Kwaku: The growth we've had in the last five years has been pretty astounding, so it’s important we don't lose that momentum. One thing we pushed for in the last couple of years was getting ahead in D&I and to address the gender pay gap which became quite a prominent thing. We have an aspiration that our firm is one of the professional service leaders in the UK, publishing an ethnicity pay gap report before it becomes legislation.
Highlights and Impact
Patrice: It's been really great to see how we foster the community through supporting each other. I think that's something that we shouldn't take for granted, especially during the pandemic. We've been able to keep connected through a variety of events and initiatives, organising social events like the Dumpling Masterclass to celebrate Lunar New Year and the Bollywood Dance Class to celebrate the South Asian Heritage Month. Those gatherings really do boost morale, even if only virtual. It's been such an insightful honour to celebrate other people's cultures and heritage.
Kwaku: Fostering that kind of community has been wonderful to see. Thinking back about the beginnings and witnessing the growth as we've now reached over 70 people, I think the main thing for me has been ensuring that we've created a culture at FTI Consulting where more people who might not look like the average person working in the City, is now more likely to feel part of the community and culture.
To celebrate Lunar New Year, we held an internal networking event in Chinatown, where we had a traditional Asian dinner. The next day, I got an email from a junior colleague saying, “Thanks so much for throwing this event because when I joined FTI Consulting, I never would have expected them to have done anything like this.” That was really touching, that’s why we're here. We're not doing this for ourselves, it's not part of our day job, but we're doing it for everyone else to build a culture that we can be proud of. It is about ensuring that we can bring our true selves to work.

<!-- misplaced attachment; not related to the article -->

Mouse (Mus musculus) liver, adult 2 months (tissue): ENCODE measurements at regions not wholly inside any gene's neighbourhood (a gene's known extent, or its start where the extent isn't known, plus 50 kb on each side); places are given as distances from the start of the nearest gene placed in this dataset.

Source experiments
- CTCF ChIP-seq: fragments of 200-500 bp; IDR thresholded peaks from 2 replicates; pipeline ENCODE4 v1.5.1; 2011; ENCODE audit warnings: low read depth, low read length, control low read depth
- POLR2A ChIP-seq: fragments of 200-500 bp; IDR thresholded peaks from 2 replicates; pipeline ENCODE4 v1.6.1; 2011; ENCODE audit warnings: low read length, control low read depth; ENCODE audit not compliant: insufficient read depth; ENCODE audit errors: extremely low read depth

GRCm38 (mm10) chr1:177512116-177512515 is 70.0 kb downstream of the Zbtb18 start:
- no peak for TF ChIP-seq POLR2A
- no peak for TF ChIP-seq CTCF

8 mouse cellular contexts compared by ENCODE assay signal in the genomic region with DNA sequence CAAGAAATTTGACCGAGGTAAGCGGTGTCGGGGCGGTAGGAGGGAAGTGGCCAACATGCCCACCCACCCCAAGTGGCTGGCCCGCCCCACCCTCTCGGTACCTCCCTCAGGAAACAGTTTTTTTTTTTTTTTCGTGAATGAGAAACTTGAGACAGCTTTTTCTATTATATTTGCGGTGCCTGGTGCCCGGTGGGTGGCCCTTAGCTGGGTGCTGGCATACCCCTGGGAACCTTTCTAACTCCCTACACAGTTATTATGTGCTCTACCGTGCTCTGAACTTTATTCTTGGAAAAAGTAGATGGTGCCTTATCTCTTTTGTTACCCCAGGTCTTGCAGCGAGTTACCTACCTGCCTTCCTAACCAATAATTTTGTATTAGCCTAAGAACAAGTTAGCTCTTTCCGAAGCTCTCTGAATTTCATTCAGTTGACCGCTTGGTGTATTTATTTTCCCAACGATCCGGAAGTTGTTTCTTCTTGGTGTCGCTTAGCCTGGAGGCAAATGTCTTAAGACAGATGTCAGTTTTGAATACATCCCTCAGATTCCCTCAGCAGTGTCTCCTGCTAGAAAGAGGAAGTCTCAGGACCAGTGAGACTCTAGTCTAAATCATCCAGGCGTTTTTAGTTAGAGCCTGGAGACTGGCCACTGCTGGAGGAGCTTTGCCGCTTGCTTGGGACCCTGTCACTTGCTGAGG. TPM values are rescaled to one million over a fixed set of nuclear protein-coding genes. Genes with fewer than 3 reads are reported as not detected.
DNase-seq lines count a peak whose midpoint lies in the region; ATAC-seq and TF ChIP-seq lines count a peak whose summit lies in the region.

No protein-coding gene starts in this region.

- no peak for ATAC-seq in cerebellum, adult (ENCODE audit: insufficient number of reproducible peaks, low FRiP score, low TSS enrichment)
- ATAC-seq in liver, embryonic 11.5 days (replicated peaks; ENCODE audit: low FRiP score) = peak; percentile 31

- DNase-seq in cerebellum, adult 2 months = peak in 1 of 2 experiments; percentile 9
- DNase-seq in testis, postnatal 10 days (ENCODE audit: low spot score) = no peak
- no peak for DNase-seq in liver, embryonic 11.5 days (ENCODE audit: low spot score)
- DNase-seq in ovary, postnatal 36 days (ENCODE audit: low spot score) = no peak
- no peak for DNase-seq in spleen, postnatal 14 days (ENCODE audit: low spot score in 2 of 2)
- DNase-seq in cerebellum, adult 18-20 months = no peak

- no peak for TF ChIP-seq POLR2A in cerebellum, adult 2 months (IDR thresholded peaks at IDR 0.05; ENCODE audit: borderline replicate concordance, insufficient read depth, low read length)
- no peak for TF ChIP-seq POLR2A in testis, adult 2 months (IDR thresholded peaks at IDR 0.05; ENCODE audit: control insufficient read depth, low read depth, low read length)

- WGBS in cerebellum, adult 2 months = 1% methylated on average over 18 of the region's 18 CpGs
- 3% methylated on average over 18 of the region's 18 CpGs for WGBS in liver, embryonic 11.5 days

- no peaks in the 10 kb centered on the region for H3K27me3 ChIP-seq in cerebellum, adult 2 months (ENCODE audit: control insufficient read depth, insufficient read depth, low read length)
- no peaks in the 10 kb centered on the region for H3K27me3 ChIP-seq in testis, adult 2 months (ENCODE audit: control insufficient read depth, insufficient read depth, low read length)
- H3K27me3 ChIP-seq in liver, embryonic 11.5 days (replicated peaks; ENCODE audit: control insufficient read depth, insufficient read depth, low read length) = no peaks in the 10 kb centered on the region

Support during the pandemic
During the pandemic, we reached out to members to make sure they knew we were there for them. FTI Consulting has an external mental health service and we made sure that employees were made aware of those resources. We also held virtual lunches because we knew some of our members were living by themselves so that was quite a nice check-in point.
Last year, we announced our Ramadan guidelines for the first time. This was important since we are all working behind screens and some of us just didn’t know what was going on if a colleague was fasting or had to go to prayer. We also invited a doctor to speak about how to protect our physical and mental health during the pandemic. This was vital as we were working longer hours and some of us didn't have the best setups at home. Some people were working on beds or sitting on dining room chairs which may harm their posture. To keep things a bit light-hearted and fun, we had online quiz nights. It’s been great to see how we were able to connect colleagues from different segments through the network during this challenging time.
Helping the wider community